Fast track?

Get this.  From the getgo (June 10, 1999 or thereabouts) "Zeigler instructed Owens to train Frustaci on the chief administrator's duties [Owens' job], so that the new employee could take over when Owens retired [which occurred in May, 2008]." 

"Zeigler gave Frustaci his own office in the fall of 2008"

"... Frustaci got the title that went with his back office.  Zeigler named him chief deputy treasurer in September 2001, a position, that in title, gave him the same rank as Owens ... "

"Frustaci also continued to gain more and more of Zeigler's trust or so it seemed to other employees."

"He also often joined Zeigler for golf ... and he frequently stood at Zeigler's side at various charity golf outings and fundraisers.  He sometimes took Zeigler's place when his boss couldn't attend."

All of the bold type being quotes from Kelli Young's July 5, 2010 story.

Young goes on to write about how Frustaci:
  • had enough clout with Zeigler to get a friend a job in the treasury,
  • got his own set of keys to the vault in 2003,
  • seemed to be spending fewer and fewer hours on the job at the Stark treasury, and
  • was able to avoid being taken to task by Zeigler, though Zeigler most certainly knew of his being the  "office worst" frequently "AWOL" (the SCPR's term) employee.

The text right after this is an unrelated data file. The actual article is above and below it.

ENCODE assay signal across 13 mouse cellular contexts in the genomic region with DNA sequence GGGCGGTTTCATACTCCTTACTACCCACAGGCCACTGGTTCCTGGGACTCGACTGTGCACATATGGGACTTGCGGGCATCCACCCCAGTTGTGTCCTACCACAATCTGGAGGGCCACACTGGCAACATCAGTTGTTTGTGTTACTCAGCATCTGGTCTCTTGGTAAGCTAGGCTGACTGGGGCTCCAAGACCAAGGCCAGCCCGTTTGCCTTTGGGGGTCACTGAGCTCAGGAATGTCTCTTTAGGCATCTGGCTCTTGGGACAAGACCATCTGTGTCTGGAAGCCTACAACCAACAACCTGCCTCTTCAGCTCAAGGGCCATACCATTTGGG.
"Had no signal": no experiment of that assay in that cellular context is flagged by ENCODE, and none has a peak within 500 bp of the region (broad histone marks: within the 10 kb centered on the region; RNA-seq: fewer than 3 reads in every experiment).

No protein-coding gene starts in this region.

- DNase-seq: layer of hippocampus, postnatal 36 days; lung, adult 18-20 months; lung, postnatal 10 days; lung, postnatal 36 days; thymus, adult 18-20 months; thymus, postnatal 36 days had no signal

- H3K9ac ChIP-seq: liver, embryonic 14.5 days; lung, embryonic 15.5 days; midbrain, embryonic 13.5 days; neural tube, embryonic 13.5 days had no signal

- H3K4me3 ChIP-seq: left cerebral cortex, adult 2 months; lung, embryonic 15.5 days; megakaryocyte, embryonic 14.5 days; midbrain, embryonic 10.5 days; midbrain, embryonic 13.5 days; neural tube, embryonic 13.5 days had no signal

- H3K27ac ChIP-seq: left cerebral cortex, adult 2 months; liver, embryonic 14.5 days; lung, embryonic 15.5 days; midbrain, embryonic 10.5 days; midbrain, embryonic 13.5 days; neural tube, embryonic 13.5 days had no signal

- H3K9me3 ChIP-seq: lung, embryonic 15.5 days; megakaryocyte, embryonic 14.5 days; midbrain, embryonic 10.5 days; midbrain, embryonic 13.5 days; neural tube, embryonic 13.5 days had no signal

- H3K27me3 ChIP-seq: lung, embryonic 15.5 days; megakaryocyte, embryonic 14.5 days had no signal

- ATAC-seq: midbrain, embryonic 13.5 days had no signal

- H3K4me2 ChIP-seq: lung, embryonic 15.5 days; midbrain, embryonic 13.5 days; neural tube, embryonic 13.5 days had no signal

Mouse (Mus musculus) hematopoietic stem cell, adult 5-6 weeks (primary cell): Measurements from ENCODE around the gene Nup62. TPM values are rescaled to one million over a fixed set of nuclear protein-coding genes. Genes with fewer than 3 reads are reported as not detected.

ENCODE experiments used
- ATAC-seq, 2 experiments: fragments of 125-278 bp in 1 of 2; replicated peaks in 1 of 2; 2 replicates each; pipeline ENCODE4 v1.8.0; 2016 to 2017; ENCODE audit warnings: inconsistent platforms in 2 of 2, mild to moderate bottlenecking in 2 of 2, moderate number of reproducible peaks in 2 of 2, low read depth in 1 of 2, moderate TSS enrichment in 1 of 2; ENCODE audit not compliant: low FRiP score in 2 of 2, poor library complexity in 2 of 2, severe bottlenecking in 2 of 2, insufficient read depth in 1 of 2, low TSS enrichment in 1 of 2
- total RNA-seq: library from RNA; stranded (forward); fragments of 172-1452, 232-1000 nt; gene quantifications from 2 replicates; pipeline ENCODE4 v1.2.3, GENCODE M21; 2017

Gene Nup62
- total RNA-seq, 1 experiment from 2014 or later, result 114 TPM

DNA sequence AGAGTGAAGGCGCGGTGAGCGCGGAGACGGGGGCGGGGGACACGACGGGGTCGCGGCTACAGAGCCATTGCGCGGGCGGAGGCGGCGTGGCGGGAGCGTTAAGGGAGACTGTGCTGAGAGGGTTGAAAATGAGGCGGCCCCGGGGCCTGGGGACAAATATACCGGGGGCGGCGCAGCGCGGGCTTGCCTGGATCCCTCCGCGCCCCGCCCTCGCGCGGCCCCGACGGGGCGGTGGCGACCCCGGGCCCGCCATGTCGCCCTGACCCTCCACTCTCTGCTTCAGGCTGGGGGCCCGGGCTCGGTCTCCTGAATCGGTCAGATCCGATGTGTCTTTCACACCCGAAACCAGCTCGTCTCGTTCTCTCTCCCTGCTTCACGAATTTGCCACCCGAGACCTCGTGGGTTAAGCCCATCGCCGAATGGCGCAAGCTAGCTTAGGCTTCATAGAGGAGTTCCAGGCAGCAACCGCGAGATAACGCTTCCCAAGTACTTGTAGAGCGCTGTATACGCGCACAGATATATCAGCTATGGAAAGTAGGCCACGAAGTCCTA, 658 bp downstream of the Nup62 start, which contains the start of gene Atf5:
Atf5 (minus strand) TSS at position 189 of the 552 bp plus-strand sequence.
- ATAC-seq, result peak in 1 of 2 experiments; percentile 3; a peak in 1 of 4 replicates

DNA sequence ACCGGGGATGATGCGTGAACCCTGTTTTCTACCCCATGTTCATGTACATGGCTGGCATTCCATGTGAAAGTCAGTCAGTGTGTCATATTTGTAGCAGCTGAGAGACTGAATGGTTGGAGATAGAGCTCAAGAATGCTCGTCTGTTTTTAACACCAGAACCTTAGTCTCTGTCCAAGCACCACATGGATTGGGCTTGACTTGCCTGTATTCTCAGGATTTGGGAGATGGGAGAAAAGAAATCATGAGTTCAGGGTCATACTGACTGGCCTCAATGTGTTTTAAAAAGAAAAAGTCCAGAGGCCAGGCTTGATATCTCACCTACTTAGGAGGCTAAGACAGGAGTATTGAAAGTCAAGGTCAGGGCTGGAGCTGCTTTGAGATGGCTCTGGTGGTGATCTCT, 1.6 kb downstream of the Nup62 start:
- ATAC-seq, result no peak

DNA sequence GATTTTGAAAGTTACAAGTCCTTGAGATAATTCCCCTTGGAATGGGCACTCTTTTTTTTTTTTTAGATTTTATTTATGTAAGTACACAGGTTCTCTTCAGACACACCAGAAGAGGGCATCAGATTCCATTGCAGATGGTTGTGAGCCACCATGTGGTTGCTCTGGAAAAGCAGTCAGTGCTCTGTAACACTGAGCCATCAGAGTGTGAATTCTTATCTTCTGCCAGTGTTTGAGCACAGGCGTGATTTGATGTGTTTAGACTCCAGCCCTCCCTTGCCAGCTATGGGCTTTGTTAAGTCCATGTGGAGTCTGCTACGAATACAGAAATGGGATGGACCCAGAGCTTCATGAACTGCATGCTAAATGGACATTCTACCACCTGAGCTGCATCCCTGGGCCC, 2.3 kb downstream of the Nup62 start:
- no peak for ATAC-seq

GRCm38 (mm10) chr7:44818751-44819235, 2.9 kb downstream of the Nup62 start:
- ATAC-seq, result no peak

Was it apparent that Zeigler knew or should have known that Frustaci had a gambling problem?

The SCPR believes so.

Again to Young:

"A few co-workers, especially now that Frustaci has admitted his gambling habit, has speculated that he was leaving work to pull up a chair at one the local card games.  Frustaci had a reputation ... for loving high stakes poker games (Texas hold 'em), frequenting Mountaineer Casino Racetrack & Resort in West Virginia and betting on sports.

Other employees (Paone and Owens) knew of Frustaci's gambling.

"Did Zeigler know?  Owens says yes.  He recalls one of the first times Frustaci attended a County Treasurers Association of Ohio convention with [Owens] and Zeigler.  ... "then left to play poker at a nearby riverboat casino ... [they] did attend all the classes at the conference."

"Owens recalls another occasion, back in September 2003 [about the time that Zeigler gave Frustaci the keys to the vault], while sitting in Zeigler's office with Frustaci.  The three joked about a newspaper article about a poker game in Plain Township that had been robbed ... 'You know, you get caught in one of those games your done here,' Owens remembers Zeigler saying to Frustaci.

Another side of the Zeigler administration of the Stark County treasury is his stewardship of the facilities, the policies and the procedures in place from the time he took office.

The reason why Zeigler got the opportunity to be Stark County treasurer is that his predecessor Mark Roach failed to keep up with his continuing education requirements imposed by Ohio law.

An ancillary matter to the "failure to keep up" was a finding by the SOA that $1,000 was missing from the county treasury.  While not blaming Roach personally for having anything to do with the missing money, county officials recovered the missing money from Roach who paid up voluntarily.

Here is what Gary Zeigler had to say at the time:

Zeigler a reformer?

Not if you ask the State of Ohio Auditor's office and successor treasurers Allbritain, Koher and Zumbar.